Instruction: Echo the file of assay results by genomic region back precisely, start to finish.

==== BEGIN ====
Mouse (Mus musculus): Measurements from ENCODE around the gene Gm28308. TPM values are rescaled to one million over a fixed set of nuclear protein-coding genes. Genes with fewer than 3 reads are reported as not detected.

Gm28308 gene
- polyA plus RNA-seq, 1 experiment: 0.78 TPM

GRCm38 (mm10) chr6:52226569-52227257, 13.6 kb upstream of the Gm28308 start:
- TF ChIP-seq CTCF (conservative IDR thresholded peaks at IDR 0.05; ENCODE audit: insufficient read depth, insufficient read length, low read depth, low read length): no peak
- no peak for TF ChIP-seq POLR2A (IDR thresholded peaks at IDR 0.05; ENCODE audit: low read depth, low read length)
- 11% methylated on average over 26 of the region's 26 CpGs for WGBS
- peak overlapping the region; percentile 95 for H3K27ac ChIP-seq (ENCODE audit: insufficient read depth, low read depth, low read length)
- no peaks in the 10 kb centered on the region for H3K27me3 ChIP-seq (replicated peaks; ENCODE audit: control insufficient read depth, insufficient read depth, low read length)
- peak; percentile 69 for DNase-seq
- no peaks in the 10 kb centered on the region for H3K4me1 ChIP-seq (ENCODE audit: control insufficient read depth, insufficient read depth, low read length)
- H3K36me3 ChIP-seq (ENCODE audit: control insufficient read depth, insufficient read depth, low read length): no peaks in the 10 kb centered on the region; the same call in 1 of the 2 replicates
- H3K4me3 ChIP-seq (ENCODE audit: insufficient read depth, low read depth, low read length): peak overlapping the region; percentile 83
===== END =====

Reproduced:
Mouse (Mus musculus): Measurements from ENCODE around the gene Gm28308. TPM values are rescaled to one million over a fixed set of nuclear protein-coding genes. Genes with fewer than 3 reads are reported as not detected.

Gm28308 gene
- polyA plus RNA-seq, 1 experiment: 0.78 TPM

GRCm38 (mm10) chr6:52226569-52227257, 13.6 kb upstream of the Gm28308 start:
- TF ChIP-seq CTCF (conservative IDR thresholded peaks at IDR 0.05; ENCODE audit: insufficient read depth, insufficient read length, low read depth, low read length): no peak
- no peak for TF ChIP-seq POLR2A (IDR thresholded peaks at IDR 0.05; ENCODE audit: low read depth, low read length)
- 11% methylated on average over 26 of the region's 26 CpGs for WGBS
- peak overlapping the region; percentile 95 for H3K27ac ChIP-seq (ENCODE audit: insufficient read depth, low read depth, low read length)
- no peaks in the 10 kb centered on the region for H3K27me3 ChIP-seq (replicated peaks; ENCODE audit: control insufficient read depth, insufficient read depth, low read length)
- peak; percentile 69 for DNase-seq
- no peaks in the 10 kb centered on the region for H3K4me1 ChIP-seq (ENCODE audit: control insufficient read depth, insufficient read depth, low read length)
- H3K36me3 ChIP-seq (ENCODE audit: control insufficient read depth, insufficient read depth, low read length): no peaks in the 10 kb centered on the region; the same call in 1 of the 2 replicates
- H3K4me3 ChIP-seq (ENCODE audit: insufficient read depth, low read depth, low read length): peak overlapping the region; percentile 83